Skip to content

The Last Hunger Season: A Year in an African Farm Community on the Brink of Change

in stock, ready to be shipped
Original price $17.99 - Original price $17.99
Original price $17.99
$17.99 - $17.99
Current price $17.99
At 4:00 am, Leonida Wanyama lit a lantern in her house made of sticks and mud. She was up long before the sun to begin her farm work, as usual. But this would be no ordinary day, this second Friday of the new year. This was the day Leonida and a group of smallholder farmers in western Kenya would begin their exodus, as she said, "from misery to Canaan," the land of milk and honey. Africa's smallholder farmers, most of whom are women, know misery. They toil in a time warp, living and working essentially as their forebears did a century ago. With tired seeds, meager soil nutrition, primitive storage facilities, wretched roads, and no capital or credit, they harvest less than one-quarter the yields of Western farmers. The romantic ideal of African farmers — rural villagers in touch with nature, tending bucolic fields — is in reality a horror scene of malnourished children, backbreaking manual work, and profound hopelessness. Growing food is their driving preoccupation, and still they don't have enough to feed their families throughout the year. The wanjala — the annual hunger season that can stretch from one month to as many as eight or nine — abides. But in January 2011, Leonida and her neighbors came together and took the enormous risk of trying to change their lives. Award-winning author and world hunger activist Roger Thurow spent a year with four of them — Leonida Wanyama, Rasoa Wasike, Francis Mamati, and Zipporah Biketi — to intimately chronicle their efforts. In The Last Hunger Season, he illuminates the profound challenges these farmers and their families face, and follows them through the seasons to see whether, with a little bit of help from a new social enterprise organization called One Acre Fund, they might transcend lives of dire poverty and hunger. The daily dramas of the farmers' lives unfold against the backdrop of a looming global challenge: to feed a growing population, world food production must nearly double by 2050. If these farmers succeed, so might we all.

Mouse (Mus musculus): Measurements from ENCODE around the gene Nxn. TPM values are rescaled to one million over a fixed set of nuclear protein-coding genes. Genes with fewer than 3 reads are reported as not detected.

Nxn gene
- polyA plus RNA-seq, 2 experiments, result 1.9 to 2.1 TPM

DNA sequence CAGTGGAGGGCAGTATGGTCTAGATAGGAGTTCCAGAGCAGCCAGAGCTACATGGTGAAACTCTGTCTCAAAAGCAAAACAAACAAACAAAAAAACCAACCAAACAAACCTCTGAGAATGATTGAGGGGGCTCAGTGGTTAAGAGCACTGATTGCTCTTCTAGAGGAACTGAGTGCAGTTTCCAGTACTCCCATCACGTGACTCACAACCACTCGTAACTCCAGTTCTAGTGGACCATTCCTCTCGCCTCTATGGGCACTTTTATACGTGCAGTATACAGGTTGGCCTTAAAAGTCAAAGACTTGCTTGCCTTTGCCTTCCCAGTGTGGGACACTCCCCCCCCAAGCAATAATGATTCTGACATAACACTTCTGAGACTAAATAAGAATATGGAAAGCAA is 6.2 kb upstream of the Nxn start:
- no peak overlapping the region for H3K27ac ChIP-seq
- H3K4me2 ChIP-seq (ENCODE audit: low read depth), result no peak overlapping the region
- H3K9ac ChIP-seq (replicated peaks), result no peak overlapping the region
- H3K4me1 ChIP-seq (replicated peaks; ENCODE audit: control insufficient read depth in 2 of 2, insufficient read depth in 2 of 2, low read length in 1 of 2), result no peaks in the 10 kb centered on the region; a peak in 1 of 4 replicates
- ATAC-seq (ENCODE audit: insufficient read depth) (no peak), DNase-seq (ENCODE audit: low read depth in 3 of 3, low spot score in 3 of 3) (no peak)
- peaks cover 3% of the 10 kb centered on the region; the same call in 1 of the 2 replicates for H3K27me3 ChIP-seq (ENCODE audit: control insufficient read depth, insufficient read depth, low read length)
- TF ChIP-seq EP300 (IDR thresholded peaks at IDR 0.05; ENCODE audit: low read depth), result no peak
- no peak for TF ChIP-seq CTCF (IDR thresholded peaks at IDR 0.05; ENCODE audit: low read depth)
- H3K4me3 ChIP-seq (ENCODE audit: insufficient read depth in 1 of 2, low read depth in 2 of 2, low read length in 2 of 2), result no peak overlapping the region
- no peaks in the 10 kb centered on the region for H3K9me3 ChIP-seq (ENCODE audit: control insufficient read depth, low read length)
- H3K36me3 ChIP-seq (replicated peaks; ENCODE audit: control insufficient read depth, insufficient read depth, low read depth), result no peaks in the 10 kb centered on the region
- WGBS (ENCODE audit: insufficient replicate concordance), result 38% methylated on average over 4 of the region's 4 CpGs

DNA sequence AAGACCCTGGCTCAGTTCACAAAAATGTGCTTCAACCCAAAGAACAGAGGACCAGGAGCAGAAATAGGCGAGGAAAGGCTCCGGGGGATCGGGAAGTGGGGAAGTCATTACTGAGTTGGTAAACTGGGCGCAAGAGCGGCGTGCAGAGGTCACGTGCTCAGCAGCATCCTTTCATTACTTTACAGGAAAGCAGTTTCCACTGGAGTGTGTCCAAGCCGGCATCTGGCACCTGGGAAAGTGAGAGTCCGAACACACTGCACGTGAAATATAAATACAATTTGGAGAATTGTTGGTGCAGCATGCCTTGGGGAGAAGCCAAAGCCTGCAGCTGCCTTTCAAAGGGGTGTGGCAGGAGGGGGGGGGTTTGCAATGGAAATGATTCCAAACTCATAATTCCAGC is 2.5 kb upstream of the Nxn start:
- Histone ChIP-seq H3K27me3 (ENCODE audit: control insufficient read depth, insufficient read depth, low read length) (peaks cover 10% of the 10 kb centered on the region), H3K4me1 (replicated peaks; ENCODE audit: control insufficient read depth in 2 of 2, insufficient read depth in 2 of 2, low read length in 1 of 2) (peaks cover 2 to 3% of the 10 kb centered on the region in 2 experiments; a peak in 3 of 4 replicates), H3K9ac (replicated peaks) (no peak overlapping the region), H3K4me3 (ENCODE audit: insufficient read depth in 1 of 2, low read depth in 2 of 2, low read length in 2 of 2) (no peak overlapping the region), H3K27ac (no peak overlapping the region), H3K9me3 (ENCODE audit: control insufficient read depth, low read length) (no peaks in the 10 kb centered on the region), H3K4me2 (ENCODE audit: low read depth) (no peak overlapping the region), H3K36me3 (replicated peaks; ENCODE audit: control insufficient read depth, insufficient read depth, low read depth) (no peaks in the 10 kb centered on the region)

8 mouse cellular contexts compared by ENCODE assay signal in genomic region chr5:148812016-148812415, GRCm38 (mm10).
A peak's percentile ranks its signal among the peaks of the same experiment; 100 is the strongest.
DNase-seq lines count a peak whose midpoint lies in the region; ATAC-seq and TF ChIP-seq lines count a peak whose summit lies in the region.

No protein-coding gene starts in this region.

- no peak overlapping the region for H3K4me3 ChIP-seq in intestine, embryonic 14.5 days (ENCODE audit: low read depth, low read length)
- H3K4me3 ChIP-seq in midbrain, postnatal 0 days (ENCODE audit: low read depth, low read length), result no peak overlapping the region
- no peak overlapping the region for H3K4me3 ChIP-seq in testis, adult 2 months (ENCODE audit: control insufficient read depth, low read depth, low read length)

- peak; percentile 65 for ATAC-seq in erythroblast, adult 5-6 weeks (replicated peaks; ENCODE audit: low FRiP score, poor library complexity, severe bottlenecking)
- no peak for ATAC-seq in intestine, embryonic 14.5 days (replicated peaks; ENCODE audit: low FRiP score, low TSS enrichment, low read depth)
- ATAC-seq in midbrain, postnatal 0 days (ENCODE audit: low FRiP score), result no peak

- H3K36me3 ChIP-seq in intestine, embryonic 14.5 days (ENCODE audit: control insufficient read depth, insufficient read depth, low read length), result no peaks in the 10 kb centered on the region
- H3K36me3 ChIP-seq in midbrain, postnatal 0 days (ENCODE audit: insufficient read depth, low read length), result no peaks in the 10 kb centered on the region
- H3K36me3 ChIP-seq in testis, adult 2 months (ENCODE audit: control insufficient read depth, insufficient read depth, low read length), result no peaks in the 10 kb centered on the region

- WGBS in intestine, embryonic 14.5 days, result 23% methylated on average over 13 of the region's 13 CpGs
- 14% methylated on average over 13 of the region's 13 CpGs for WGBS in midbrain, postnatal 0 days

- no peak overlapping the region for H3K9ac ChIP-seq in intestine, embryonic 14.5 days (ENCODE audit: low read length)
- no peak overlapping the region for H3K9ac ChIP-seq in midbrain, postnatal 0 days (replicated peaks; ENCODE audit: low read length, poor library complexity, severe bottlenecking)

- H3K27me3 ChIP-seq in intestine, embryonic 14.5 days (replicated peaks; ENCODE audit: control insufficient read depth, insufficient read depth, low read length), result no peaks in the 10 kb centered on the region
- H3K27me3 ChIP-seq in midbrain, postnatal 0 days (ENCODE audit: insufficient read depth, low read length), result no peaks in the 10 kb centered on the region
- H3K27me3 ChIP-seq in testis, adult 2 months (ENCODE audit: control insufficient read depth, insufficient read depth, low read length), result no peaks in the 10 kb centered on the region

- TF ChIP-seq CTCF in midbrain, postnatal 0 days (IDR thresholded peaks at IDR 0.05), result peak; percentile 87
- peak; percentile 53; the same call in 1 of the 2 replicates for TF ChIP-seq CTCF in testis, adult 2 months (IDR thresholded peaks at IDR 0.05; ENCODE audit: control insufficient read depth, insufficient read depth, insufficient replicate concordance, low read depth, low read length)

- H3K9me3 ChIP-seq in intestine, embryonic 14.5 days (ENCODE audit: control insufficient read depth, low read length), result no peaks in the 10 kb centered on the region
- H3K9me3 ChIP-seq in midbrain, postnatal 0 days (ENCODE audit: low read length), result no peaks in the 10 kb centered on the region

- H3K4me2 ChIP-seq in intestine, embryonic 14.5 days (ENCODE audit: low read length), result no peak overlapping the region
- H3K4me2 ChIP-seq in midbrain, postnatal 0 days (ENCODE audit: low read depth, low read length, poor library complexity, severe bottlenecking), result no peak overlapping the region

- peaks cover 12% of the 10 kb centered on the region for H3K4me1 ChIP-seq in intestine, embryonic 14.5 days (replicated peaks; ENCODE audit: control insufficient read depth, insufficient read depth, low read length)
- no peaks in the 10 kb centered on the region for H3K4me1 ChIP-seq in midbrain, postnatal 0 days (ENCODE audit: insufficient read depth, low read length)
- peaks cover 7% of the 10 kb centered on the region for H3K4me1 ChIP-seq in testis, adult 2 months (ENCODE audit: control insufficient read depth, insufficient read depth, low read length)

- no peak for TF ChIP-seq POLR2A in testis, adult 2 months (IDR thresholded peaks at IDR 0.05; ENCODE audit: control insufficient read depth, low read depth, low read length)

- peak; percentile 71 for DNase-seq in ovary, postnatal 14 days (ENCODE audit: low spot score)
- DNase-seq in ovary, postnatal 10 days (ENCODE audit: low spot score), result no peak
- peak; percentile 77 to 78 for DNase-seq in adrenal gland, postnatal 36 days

ISBN-13: 9781610392402

Media Type: Paperback(First Trade Paper Edition)

Publisher: PublicAffairs

Publication Date: 05-14-2013

Pages: 328

Product Dimensions: 5.50(w) x 8.20(h) x 0.90(d)

Roger Thurow is a senior fellow for global agriculture and food policy at the Chicago Council on Global Affairs. He was a reporter at the Wall Street Journal for thirty years. He is, with Scott Kilman, the author of Enough: Why the World's Poorest Starve in an Age of Plenty, which won the Harry Chapin WhyHunger award and was a finalist for the Dayton Literary Peace Prize and for the New York Public Library Helen Bernstein Book Award; and the author of The Last Hunger Season. He is a 2009 recipient of the Action Against Hunger Humanitarian Award. A long time Chicagoan, he now lives near Washington, DC.

What People are Saying About This

From the Publisher

The Washington Post
"[A] warmly human account."

The National“To understand their lives, the author … takes us deep inside the smallholder's struggle…. Thurow has us hanging on the dramatic tensions affecting all four families: one finds the calf they'd depended on to cover future educational fees has died… Where Thurow is most effective is the interplay he weaves between hunger and policy - or its absence… Readers of The Last Hunger Season will find themselves getting caught up in these dilemmas, then breathing a sigh of relief to learn that the farmers Thurow followed in 2011 enjoyed reasonably good yields that year - seven to 20 bags of harvested maize apiece - thanks to One Acre's seeds and training.” Publishers Weekly“Empathetic and eye-opening…. Thurow paints a sobering but ultimately hopeful picture of a continuing food crisis in Africa and some of the things people are doing to mitigate it.” Beliefnet“Awe-inspiring . . . A well-told story of scarcity and hope.”

Financial Times
“Part of the beauty of this book is that it is not the story of foreign aid workers. Nor indeed does the author, a former Wall Street Journal reporter with decades’ experience of writing about Africa and agriculture, intrude. Rather it is the tale of villagers such as Wanyama who is grappling with dilemmas familiar to millions of rural and indeed urban Africans: whether to devote scant money to health, education for the children, or food…. This book shows us why history does not have to repeat itself."

“The Last Hunger Season is as much a look at the distortions of agricultural development in Africa as it is a gritty underdog tale of hope and survival. The issue of malnutrition and hunger in children and adults living in impoverished conditions is a vast one. But Thurow does a good job not only touching on those problems but also deeply exploring the trials and tribulations associated with farming in Kenya. His voice is even-keeled, hopeful and respectful, and it’s almost impossible for the reader to not be personally impacted by the stories he tells.”

Melinda Gates, Impatient Optimist“At our foundation, the team that works in agriculture thinks a lot about the following contradiction: We are aiming to improve the lives of farmers in very poor countries, but we live and work far away in a very rich country. How can we—from an office building in Seattle—actually understand the aspirations of farmers in, say, Kenya? I just read a book called The Last Hunger Season that I believe gets me a little bit closer to understanding…. I loved the book.”

Table of Contents

Maps viii

Prologue xi

1 Simiyu (The Dry Season) 1

2 Masambu (Preparing the Land) 37

3 Wafula (The Rains) 69

4 Wanjala (The Hunger) 117

5 Wekesa (The Harvest) 169

6 Sirumbi (Second Planting) 205

7 Sikuku (Festival Days) 251

Acknowledgments 263

Index 267

Photographs follow page 116